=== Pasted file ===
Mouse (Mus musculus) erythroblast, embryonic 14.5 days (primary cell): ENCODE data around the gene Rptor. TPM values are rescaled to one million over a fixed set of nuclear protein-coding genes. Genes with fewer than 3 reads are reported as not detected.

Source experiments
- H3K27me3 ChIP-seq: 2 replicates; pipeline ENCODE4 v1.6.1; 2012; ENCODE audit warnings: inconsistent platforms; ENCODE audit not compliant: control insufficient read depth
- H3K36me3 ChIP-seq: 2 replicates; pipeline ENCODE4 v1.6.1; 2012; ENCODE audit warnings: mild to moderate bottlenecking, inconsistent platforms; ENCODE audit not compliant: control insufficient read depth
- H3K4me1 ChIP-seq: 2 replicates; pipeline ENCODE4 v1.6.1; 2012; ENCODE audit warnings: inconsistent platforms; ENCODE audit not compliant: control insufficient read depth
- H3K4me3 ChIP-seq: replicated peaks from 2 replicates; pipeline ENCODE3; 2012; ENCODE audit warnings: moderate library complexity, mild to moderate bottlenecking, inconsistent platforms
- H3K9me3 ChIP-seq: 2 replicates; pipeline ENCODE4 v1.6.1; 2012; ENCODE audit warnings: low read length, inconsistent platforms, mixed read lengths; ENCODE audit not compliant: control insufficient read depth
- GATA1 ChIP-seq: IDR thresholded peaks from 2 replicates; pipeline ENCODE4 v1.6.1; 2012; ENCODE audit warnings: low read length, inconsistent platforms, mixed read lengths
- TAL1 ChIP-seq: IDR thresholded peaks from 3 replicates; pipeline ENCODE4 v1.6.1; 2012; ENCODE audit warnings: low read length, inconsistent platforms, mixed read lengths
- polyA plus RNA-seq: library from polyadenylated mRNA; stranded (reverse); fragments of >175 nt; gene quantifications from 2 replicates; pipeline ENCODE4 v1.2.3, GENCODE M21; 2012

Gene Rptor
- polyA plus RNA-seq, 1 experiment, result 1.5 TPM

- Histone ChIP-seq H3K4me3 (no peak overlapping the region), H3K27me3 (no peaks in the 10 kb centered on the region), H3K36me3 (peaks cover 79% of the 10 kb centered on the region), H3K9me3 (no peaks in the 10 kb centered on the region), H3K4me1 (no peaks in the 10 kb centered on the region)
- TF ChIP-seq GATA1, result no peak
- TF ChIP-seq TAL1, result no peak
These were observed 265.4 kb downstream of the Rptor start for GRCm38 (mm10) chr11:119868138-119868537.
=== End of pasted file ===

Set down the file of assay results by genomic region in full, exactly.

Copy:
Mouse (Mus musculus) erythroblast, embryonic 14.5 days (primary cell): ENCODE data around the gene Rptor. TPM values are rescaled to one million over a fixed set of nuclear protein-coding genes. Genes with fewer than 3 reads are reported as not detected.

Source experiments
- H3K27me3 ChIP-seq: 2 replicates; pipeline ENCODE4 v1.6.1; 2012; ENCODE audit warnings: inconsistent platforms; ENCODE audit not compliant: control insufficient read depth
- H3K36me3 ChIP-seq: 2 replicates; pipeline ENCODE4 v1.6.1; 2012; ENCODE audit warnings: mild to moderate bottlenecking, inconsistent platforms; ENCODE audit not compliant: control insufficient read depth
- H3K4me1 ChIP-seq: 2 replicates; pipeline ENCODE4 v1.6.1; 2012; ENCODE audit warnings: inconsistent platforms; ENCODE audit not compliant: control insufficient read depth
- H3K4me3 ChIP-seq: replicated peaks from 2 replicates; pipeline ENCODE3; 2012; ENCODE audit warnings: moderate library complexity, mild to moderate bottlenecking, inconsistent platforms
- H3K9me3 ChIP-seq: 2 replicates; pipeline ENCODE4 v1.6.1; 2012; ENCODE audit warnings: low read length, inconsistent platforms, mixed read lengths; ENCODE audit not compliant: control insufficient read depth
- GATA1 ChIP-seq: IDR thresholded peaks from 2 replicates; pipeline ENCODE4 v1.6.1; 2012; ENCODE audit warnings: low read length, inconsistent platforms, mixed read lengths
- TAL1 ChIP-seq: IDR thresholded peaks from 3 replicates; pipeline ENCODE4 v1.6.1; 2012; ENCODE audit warnings: low read length, inconsistent platforms, mixed read lengths
- polyA plus RNA-seq: library from polyadenylated mRNA; stranded (reverse); fragments of >175 nt; gene quantifications from 2 replicates; pipeline ENCODE4 v1.2.3, GENCODE M21; 2012

Gene Rptor
- polyA plus RNA-seq, 1 experiment, result 1.5 TPM

- Histone ChIP-seq H3K4me3 (no peak overlapping the region), H3K27me3 (no peaks in the 10 kb centered on the region), H3K36me3 (peaks cover 79% of the 10 kb centered on the region), H3K9me3 (no peaks in the 10 kb centered on the region), H3K4me1 (no peaks in the 10 kb centered on the region)
- TF ChIP-seq GATA1, result no peak
- TF ChIP-seq TAL1, result no peak
These were observed 265.4 kb downstream of the Rptor start for GRCm38 (mm10) chr11:119868138-119868537.